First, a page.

Venture Capital Trusts are a promising area of investment that, although high risk, can save an investor a great deal of tax. Clearly, there is no point making investment decisions purely because they are tax efficient. If you don't think the investment stands up in its own right then you shouldn't invest – any tax benefits should just be the icing on the cake.
So, for the uninitiated, what is a VCT? A VCT invests in very small companies, in fact, those with no more than 50 employees and £7m in assets (at the time the VCT invests). In addition, the company can only receive £2m in funding from VCTs every year.
These are small companies indeed. They might be in the early stages of development, perhaps with little or no sales, or a product they have only just developed.
On the other hand they could be more mature businesses, profitable and with good cashflow where the management require finance in order to buy out the company from an existing owner. Both of these tend to be high-risk investments, the former especially so.
An alternative approach, which has proved popular over the last few years, aims to minimise risk as far as possible (within the VCT framework) and return investors' money after five years. This breed of VCT often invests in companies with large asset backing, such as a nursery or leisure facility, and is primarily designed for the tax break. I can see these being popular with higher earning individuals over the next few years as they seek to reduce their tax liabilities.
In light of the super-tax rate of 50 per cent on income coming next year, the removal of personal allowances for those with incomes over £100,000 and the restriction in pension investments for high earners, VCTs look remarkably interesting from a tax point of view.
You can invest up to £200,000 per tax year in a VCT and receive a tax rebate of up to 30 per cent of the amount invested (i.e. up to £60,000). Remember, this is a rebate – you cannot claim back tax that you never paid in the first place. So if you are due to pay £20,000 tax in a given year, that's the most you can reclaim regardless of how much you invest in a VCT.
This in itself could bring problems unless investors know exactly what they're in for. VCTs are higher risk investments and are not suitable for everyone. They are also illiquid, meaning that buying and selling isn't always simple. VCTs have to be held for a minimum of five years, otherwise you need to give the Government back your tax rebate. However, they can provide tax-free growth and tax-free dividends. After five years you can sell your VCT shares (they are quoted on the London Stock Exchange) without incurring a tax penalty.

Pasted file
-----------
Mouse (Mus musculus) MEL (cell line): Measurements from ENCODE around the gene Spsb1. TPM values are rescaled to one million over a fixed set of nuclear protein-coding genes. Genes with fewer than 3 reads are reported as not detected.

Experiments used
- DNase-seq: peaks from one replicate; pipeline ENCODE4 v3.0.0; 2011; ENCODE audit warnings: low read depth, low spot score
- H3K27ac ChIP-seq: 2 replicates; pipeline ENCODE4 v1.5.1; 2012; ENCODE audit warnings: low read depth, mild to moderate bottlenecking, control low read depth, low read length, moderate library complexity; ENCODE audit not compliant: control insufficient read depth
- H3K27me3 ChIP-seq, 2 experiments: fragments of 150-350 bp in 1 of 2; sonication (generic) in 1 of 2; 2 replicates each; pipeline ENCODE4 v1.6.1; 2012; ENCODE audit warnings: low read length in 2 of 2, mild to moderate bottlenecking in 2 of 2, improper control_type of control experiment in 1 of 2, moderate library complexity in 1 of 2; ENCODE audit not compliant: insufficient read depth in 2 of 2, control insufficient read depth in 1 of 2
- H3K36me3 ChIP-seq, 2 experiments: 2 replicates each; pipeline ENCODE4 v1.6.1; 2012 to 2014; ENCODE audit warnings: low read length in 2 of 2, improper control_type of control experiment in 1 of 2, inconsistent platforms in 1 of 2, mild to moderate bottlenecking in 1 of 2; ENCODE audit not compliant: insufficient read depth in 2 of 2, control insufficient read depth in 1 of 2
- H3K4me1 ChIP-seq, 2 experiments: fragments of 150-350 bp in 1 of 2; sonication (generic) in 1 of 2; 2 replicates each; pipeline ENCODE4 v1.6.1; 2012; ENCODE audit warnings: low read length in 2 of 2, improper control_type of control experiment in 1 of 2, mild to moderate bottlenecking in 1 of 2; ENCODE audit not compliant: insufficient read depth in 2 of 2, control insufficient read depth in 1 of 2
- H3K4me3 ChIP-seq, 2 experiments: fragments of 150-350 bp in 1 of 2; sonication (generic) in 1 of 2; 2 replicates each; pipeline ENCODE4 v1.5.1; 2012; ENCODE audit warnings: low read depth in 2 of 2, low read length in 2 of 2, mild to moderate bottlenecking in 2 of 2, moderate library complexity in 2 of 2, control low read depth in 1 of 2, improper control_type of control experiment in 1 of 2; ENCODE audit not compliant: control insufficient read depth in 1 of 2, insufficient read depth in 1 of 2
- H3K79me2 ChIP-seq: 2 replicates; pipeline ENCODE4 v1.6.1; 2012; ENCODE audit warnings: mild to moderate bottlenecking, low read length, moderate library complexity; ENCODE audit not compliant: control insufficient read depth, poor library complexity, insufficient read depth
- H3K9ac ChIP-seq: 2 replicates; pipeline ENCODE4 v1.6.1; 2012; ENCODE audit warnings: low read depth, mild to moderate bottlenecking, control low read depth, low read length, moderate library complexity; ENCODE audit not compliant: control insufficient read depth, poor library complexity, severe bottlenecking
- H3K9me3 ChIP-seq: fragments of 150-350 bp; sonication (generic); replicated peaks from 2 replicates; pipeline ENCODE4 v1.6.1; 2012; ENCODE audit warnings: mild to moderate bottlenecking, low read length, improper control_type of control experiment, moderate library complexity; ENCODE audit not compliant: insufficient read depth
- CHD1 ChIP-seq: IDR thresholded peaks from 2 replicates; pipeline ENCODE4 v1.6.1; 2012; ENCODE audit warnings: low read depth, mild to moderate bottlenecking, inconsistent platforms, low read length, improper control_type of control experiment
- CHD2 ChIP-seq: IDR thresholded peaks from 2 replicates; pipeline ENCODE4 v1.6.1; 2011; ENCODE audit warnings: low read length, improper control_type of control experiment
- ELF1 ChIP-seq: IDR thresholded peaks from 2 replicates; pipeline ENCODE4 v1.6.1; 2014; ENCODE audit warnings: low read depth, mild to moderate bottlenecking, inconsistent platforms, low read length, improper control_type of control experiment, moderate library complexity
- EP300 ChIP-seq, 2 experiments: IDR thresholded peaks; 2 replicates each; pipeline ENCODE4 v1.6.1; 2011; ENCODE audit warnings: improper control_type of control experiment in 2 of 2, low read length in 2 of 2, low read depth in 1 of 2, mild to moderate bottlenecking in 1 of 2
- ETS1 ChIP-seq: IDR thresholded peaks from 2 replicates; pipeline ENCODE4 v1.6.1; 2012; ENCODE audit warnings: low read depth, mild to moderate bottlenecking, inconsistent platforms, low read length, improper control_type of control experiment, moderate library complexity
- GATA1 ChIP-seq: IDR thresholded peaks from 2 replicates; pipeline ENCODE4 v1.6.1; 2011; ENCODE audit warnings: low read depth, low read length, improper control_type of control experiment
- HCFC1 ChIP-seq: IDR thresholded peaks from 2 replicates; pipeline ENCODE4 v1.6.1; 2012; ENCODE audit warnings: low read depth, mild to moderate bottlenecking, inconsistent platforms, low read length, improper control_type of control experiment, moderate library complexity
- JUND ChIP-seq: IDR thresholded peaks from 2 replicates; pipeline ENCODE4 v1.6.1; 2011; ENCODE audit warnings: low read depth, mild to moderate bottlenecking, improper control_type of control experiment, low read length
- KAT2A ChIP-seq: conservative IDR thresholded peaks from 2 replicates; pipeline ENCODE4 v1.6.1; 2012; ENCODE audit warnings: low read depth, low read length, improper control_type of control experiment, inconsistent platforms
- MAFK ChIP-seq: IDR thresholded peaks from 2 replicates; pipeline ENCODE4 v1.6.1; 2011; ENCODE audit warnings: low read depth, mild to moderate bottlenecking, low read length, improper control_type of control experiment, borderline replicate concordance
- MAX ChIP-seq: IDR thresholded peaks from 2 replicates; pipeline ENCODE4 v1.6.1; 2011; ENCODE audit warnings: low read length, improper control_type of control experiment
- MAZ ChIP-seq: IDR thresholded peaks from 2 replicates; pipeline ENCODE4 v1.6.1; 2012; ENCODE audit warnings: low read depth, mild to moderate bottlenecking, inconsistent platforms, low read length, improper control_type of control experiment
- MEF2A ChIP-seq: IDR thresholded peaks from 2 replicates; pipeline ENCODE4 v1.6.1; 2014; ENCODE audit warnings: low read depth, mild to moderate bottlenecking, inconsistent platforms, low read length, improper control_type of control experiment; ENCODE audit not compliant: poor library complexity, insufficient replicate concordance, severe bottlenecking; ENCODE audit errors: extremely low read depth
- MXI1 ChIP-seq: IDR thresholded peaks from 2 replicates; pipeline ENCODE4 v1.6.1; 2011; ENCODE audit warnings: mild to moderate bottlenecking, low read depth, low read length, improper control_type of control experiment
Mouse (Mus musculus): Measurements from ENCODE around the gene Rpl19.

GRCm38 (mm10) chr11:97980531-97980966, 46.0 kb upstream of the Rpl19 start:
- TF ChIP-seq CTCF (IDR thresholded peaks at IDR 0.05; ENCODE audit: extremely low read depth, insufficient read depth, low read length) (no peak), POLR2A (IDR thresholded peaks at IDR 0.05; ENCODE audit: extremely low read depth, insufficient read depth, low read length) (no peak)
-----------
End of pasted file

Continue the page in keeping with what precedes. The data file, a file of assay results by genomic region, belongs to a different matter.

The last two years have been clearly hard for everyone, especially the banks. However, it has a potential upside for VCTs. Banks are far less willing to lend money to small businesses in the current climate, presenting a golden opportunity for VCTs. As the economy starts to recover and companies start to prosper, they are standing in the wings with capital ready to help them grow in future. Where banks fear to tread, VCTs are keen to invest.
VCT managers have spent the last 18 months waiting for the end of the credit crunch and for the economy to turn around, itching to invest in these great companies at the right price. After talking to many in the last few weeks, they are now finally starting to make some new investments. They may well be a bit too early, but they see the opportunity is nigh.
The next three to four months will see many VCTs launching seeking new funds for investment. Notable names to look out for include Downing, Foresight, Maven and Northern.
Ben Yearsley is investment manager at Hargreaves Lansdown, the asset manager, financial adviser and stockbroker. For more information about the funds included in this column, visit www.h-l.co.uk/independent.